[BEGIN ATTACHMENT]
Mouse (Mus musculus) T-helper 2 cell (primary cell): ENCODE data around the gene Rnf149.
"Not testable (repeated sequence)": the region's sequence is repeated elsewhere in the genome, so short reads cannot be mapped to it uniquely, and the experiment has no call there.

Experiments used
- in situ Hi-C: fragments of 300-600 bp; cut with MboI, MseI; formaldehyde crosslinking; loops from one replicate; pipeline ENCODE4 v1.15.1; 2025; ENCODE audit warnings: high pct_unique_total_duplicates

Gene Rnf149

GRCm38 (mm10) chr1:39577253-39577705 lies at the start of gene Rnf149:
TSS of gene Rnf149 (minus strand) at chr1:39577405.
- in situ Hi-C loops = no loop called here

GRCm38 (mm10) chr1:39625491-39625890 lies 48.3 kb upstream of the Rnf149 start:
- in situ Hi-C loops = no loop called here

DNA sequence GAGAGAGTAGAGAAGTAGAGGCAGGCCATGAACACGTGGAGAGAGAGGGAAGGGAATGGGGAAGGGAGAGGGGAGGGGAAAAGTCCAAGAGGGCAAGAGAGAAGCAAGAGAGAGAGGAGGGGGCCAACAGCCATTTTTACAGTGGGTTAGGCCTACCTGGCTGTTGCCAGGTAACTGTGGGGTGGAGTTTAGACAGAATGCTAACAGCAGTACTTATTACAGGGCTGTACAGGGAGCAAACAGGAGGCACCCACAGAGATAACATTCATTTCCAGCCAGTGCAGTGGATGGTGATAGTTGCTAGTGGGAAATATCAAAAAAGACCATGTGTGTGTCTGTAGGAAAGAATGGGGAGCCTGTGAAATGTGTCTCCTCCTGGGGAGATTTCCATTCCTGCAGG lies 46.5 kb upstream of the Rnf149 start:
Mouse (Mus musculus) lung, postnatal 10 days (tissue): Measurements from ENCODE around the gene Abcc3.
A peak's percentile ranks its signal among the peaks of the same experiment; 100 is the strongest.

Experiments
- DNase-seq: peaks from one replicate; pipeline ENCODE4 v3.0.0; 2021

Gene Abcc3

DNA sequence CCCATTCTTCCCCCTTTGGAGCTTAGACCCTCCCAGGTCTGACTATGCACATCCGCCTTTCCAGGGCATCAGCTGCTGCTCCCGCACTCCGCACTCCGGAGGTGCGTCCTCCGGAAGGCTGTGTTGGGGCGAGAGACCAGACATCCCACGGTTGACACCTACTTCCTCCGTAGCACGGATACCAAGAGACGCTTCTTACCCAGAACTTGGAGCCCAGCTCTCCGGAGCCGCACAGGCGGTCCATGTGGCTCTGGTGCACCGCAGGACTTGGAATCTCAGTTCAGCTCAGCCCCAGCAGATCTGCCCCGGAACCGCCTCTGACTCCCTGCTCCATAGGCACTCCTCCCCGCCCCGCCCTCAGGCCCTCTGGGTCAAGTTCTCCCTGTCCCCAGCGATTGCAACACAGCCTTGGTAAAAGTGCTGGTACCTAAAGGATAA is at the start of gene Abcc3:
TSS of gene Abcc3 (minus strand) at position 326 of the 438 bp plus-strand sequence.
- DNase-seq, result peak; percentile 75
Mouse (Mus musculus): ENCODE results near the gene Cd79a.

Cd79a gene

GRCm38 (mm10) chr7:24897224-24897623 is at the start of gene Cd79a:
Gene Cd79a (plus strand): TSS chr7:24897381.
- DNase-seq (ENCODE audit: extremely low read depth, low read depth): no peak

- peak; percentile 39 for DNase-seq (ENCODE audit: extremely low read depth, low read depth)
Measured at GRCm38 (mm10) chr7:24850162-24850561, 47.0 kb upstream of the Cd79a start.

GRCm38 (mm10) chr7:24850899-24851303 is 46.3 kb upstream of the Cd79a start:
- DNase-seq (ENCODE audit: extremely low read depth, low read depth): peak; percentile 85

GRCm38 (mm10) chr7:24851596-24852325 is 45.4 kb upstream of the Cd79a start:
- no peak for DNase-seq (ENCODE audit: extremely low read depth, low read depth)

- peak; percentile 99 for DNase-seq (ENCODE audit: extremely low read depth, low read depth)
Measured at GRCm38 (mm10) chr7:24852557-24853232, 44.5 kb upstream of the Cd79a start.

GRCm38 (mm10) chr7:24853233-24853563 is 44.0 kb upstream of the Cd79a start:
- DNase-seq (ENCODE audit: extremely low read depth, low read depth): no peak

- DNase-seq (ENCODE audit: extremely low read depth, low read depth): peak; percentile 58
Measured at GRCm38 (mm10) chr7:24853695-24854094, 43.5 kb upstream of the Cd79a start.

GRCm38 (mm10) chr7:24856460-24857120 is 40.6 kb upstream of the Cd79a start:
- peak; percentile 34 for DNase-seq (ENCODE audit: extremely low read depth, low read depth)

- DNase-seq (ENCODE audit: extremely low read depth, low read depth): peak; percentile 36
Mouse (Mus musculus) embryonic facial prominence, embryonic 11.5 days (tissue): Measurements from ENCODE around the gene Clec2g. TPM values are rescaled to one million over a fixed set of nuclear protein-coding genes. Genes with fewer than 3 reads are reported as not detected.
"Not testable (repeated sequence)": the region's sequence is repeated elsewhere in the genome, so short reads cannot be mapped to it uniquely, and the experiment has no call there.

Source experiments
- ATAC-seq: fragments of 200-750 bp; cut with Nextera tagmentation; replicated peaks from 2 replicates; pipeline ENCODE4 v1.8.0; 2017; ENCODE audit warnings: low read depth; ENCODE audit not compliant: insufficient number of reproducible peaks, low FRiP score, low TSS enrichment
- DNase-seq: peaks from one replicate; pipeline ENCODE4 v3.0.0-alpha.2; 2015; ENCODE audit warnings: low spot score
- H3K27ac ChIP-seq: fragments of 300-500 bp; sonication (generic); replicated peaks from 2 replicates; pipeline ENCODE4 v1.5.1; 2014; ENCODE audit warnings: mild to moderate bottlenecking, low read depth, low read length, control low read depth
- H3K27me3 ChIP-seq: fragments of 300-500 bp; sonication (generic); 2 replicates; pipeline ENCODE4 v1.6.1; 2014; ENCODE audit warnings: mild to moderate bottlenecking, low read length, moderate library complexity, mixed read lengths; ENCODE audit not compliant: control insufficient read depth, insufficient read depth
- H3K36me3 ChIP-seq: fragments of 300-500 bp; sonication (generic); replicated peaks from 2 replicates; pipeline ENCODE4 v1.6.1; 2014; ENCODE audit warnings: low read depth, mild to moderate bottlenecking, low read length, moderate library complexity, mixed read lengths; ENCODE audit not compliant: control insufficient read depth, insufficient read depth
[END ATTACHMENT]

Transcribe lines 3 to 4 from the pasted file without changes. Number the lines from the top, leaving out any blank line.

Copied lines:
Experiments used
- in situ Hi-C: fragments of 300-600 bp; cut with MboI, MseI; formaldehyde crosslinking; loops from one replicate; pipeline ENCODE4 v1.15.1; 2025; ENCODE audit warnings: high pct_unique_total_duplicates